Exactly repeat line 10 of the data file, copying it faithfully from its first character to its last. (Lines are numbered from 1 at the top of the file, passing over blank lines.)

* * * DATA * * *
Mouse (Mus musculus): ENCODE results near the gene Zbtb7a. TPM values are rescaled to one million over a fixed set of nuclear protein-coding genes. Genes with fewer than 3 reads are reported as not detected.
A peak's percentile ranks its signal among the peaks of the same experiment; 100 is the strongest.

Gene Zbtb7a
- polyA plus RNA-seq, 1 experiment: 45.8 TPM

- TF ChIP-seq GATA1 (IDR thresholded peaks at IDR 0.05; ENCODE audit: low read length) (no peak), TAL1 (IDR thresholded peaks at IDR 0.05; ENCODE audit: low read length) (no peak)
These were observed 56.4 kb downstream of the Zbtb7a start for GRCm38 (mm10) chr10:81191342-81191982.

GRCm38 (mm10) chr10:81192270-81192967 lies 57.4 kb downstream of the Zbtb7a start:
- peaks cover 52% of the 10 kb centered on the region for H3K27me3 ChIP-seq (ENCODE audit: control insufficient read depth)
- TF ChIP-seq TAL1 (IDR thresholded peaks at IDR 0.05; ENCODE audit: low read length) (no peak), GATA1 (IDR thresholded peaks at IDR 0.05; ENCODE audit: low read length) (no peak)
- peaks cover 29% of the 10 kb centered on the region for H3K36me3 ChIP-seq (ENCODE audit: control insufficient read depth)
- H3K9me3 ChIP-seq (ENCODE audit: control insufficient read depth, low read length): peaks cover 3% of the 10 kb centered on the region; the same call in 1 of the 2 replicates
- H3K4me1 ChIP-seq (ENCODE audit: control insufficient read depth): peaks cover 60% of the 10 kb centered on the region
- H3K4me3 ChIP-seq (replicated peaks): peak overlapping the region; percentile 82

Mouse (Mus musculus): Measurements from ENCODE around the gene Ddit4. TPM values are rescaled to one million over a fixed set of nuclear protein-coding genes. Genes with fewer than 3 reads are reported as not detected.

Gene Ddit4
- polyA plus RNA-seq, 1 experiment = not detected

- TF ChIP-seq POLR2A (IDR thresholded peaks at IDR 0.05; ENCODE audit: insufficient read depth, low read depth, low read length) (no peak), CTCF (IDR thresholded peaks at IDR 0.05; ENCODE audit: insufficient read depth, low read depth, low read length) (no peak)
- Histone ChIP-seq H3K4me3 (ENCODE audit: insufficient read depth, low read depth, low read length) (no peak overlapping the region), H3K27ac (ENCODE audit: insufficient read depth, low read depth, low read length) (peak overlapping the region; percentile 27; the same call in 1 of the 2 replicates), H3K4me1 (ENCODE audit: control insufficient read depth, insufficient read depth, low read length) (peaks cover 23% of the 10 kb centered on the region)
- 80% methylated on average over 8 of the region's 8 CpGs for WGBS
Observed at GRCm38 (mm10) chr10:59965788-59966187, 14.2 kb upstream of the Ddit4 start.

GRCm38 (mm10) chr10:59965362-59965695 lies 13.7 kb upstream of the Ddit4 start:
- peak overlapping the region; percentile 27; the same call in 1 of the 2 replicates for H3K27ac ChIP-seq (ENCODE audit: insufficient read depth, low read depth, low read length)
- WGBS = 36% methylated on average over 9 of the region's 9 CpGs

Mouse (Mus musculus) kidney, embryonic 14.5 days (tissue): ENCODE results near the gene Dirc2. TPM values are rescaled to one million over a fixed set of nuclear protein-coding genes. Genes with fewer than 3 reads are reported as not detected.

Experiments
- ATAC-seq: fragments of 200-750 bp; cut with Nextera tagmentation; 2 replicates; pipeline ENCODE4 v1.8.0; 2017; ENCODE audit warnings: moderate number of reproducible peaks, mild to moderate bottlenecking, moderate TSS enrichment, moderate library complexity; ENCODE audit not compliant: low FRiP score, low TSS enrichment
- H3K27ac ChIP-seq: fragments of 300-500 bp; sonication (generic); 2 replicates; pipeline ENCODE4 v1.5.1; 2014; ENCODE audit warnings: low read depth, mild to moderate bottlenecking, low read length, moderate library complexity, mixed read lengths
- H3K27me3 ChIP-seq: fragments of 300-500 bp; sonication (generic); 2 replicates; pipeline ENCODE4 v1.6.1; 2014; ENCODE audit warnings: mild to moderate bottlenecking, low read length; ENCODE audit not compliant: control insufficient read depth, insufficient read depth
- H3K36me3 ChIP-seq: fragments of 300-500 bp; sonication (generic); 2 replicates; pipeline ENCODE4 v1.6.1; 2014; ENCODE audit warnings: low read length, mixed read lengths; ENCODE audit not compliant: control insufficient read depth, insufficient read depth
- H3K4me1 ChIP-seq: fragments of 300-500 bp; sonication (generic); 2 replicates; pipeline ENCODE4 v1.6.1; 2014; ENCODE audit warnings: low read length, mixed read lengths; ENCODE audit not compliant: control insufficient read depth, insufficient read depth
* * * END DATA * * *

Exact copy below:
- peaks cover 29% of the 10 kb centered on the region for H3K36me3 ChIP-seq (ENCODE audit: control insufficient read depth)